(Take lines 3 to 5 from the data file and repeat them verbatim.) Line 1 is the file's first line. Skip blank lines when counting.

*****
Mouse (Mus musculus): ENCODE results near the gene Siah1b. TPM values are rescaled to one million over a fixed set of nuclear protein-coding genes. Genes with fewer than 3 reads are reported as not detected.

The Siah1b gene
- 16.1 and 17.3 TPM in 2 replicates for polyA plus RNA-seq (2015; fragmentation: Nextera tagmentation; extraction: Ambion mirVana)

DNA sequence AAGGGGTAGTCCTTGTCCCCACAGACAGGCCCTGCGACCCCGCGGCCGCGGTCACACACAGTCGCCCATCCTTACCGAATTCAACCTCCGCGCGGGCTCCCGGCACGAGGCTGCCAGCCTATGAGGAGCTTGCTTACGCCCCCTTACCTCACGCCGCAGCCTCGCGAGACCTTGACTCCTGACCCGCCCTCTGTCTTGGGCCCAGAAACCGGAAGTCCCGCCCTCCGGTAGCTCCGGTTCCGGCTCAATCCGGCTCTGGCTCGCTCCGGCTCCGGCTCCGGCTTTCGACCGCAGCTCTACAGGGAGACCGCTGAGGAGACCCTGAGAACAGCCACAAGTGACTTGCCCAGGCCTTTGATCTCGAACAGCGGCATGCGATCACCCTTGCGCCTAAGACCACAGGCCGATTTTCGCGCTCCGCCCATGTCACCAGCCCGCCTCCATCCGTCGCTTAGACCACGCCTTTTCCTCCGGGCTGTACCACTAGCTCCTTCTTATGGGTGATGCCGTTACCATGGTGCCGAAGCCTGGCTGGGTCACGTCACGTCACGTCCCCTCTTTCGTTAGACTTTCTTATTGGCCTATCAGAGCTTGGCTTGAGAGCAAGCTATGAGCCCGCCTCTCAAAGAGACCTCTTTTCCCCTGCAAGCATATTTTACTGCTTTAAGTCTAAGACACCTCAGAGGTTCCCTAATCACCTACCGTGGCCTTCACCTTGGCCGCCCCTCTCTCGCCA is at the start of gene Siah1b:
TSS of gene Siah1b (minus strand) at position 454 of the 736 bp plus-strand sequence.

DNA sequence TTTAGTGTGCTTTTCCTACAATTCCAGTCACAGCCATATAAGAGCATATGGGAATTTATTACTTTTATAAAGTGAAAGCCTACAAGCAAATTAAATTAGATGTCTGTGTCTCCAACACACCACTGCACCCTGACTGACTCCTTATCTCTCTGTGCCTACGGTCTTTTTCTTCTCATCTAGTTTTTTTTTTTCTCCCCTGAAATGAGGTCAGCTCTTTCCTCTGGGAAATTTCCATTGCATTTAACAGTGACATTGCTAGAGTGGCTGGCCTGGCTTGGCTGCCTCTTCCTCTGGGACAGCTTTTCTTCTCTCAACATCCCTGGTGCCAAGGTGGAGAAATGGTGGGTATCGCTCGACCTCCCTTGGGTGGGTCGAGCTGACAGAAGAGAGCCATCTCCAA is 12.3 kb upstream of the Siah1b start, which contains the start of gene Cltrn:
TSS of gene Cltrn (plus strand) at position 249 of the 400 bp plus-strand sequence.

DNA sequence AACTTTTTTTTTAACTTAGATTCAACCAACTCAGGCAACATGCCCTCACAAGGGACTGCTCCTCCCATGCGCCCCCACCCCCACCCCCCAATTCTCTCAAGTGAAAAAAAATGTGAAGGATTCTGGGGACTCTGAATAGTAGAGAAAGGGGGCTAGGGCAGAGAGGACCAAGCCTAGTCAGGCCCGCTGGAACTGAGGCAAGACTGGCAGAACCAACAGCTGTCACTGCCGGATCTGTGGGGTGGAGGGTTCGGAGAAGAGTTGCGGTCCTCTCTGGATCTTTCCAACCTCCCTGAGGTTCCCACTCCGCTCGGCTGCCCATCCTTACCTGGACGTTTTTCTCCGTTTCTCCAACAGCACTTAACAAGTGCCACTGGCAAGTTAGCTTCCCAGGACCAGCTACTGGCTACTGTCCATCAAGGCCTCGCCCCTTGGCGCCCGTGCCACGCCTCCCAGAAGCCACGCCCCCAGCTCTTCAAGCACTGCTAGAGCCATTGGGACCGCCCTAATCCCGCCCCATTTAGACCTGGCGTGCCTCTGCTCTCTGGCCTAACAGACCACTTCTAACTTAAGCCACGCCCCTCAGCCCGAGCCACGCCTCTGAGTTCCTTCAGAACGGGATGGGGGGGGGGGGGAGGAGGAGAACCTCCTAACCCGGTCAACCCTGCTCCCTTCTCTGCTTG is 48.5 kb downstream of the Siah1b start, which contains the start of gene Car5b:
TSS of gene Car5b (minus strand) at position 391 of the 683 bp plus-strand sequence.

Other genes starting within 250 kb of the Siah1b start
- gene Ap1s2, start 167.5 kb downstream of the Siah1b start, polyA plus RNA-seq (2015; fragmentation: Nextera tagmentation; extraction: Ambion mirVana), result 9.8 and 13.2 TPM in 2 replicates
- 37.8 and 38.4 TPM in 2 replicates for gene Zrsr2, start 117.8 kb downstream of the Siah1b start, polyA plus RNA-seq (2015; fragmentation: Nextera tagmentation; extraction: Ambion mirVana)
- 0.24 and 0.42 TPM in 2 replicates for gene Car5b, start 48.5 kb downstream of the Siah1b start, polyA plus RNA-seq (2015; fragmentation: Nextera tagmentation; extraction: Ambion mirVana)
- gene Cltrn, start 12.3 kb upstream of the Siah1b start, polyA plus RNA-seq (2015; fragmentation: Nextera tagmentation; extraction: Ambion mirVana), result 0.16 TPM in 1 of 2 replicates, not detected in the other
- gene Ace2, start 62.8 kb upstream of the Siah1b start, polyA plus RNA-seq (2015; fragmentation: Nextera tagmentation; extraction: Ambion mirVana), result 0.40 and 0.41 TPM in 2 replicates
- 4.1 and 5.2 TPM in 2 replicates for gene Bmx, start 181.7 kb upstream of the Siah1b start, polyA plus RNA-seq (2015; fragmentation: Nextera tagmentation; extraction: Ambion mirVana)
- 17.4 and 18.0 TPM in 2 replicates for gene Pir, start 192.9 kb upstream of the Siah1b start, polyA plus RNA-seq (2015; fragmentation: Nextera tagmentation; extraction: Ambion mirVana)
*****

- 16.1 and 17.3 TPM in 2 replicates for polyA plus RNA-seq (2015; fragmentation: Nextera tagmentation; extraction: Ambion mirVana)

DNA sequence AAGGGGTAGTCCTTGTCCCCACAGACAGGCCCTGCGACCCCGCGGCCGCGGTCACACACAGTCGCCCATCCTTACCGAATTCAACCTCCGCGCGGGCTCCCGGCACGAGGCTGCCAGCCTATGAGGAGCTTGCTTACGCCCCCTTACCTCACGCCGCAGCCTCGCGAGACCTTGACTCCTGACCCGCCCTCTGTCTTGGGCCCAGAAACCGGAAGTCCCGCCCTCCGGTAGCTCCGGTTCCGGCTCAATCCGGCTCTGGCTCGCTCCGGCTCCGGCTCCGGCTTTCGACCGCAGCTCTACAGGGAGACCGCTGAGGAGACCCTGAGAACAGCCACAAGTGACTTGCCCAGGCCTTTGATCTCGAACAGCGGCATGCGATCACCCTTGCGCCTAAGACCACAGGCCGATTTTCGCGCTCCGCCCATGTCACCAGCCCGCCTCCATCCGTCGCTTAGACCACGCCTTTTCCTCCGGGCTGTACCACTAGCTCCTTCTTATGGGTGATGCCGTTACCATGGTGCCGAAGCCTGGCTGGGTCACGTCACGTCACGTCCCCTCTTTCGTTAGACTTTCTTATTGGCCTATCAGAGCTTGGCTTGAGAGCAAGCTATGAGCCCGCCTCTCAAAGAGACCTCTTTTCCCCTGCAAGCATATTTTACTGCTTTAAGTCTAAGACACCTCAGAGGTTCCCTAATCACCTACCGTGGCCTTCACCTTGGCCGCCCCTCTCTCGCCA is at the start of gene Siah1b:
TSS of gene Siah1b (minus strand) at position 454 of the 736 bp plus-strand sequence.